It’s time for Eat the World and this month we’re heading to Lebanon. And you’ve likely noticed that I made bread…again.
I never set out to make bread from the monthly countries, but when I start researching, I find lists of “must try” lists featuring food from each country and there is almost always a bread showcased. This month, I had a couple recipes I was going to pursue further, when along came ka’ak with its unique shape and I knew I just had to try it.
As a bread baker, I am always amazed at the small variations different cultures that make on bread that make such a huge difference.
In the case of ka’ak it is a slightly sweet street bread. Its unique shape (which sometimes gets referred to as purse bread) owes to that street vendors add the hole so the bread can hang on a peg to cool before it is sold.
Now here’s the surprising part. All the recipes I found (written by Lebanese authors) have the baker use a cookie cutter to make the hole, and none of them addressed what to do with the scraps (bake a small bread? Press them together to make another purse bread? Toss?) I decided to shape the dough my own way in this recipe by gently tearing the hole, and eliminating the question of what to do with the scraps. With this method, the breads take on a more organic and less consistent appearance, but I like it.
Check out all the wonderful Lebanese dishes prepared by fellow Eat the World members and share with #eattheworld. Find out how to join Eat the World here and have fun exploring a country a month in the kitchen with us!
Ka’ak (Lebanese Purse Bread)
Adapted from Hadia's Lebanese Cuisine
1 ¼ cups warm water (110-115 degrees F)
1 tablespoon active dry yeast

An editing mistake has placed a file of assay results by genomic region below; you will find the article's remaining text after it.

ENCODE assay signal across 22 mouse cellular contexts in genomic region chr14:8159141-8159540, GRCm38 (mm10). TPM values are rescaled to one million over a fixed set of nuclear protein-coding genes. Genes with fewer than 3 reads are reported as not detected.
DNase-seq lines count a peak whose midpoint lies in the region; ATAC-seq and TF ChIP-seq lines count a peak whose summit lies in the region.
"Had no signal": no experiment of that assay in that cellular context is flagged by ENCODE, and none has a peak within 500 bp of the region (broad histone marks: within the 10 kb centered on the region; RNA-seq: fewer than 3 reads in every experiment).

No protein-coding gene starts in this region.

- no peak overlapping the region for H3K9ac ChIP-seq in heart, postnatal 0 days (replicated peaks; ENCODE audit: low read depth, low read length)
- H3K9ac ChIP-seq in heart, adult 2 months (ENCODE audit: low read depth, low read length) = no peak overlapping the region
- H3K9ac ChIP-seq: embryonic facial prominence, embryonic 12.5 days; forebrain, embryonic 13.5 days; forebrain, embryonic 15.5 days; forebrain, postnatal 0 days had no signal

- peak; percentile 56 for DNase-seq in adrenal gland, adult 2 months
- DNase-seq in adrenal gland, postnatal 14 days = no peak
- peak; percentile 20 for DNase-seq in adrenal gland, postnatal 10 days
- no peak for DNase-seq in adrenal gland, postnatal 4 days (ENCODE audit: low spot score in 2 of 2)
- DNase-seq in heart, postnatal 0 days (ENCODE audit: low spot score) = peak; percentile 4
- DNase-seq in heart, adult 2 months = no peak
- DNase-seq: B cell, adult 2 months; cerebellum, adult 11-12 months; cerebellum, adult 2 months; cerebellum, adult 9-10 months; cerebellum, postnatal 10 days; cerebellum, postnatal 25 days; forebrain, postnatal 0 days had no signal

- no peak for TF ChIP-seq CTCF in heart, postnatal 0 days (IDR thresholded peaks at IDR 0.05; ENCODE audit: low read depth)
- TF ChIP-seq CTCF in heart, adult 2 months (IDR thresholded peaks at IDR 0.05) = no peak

2 ½ tablespoons sugar
¼ teaspoon salt
3-3 ¼ cups all purpose flour
½ cup water
1 tablespoon olive oil
1 tablespoons flour
Pinch of salt
Place the water, yeast and sugar in the bowl of a stand mixer fitted with the paddle attachment. Stir and set aside for 5 minutes or until foamy. Add the salt and half the flour and stir until combined.
Switch to the dough hook. Add the remaining flour slowly and knead until a smooth dough forms.
Turn out the dough and place into a greased bowl. Set aside to rise for 1 hour or until doubled in size.
Meanwhile, prepare the glaze. Place the water into a small saucepan over medium heat. Whisk in the flour, olive oil, and salt. Bring to a simmer. Cook for 1 minute, then remove from heat.
Preheat the oven to 450 degrees F
Punch down the dough and split into 5 equal pieces. Roll each piece into an 8-inch round. Allow the dough circles to rest for a minute or two. Then, pick them up and gently tear a hole near the top of each dough round, working it to a diameter of about 3-inches. Place the dough rounds on a pizza stone to rest.
Once all the ka’ak are shaped, brush them with glaze and sprinkle with sesame seeds. Allow the dough to rest for about 15 minutes.
Bake in the preheated oven for 10-15 minutes or until golden-brown.
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France: Fougasse (Provencal Flatbread)
Argentina: Chimichurri Sauce
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India: Spiced Golden Milk
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Israel: Chicken Albondigas (Chicken Meatballs)
Finland: Sima (Lemonade)
Puerto Rico: Arroz con Tocino (Rice with Bacon)
Egypt: Ghorayebah Cookies
Ukraine: Scuffles (Rohalyky) Cinnamon Crescent Rolls
Portugal: Bitoque (Steak & Eggs)
Germany (Christmas Special): Lebkuchenherzen (German "Gingerbread" Cookies)
Trinidad & Tobago: Trini Macaroni Pie
Iraq: T'bit (Slow Cooked Chicken & Brown Rice)
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Jamaica: Chicken & Pumpkin Soup
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Sudan: Red Lentil Soup (Sudanese Addas)
Luxembourg: Bouchée à la Reine (Vol-au-Vent)
Uruguay: Pasta Caruso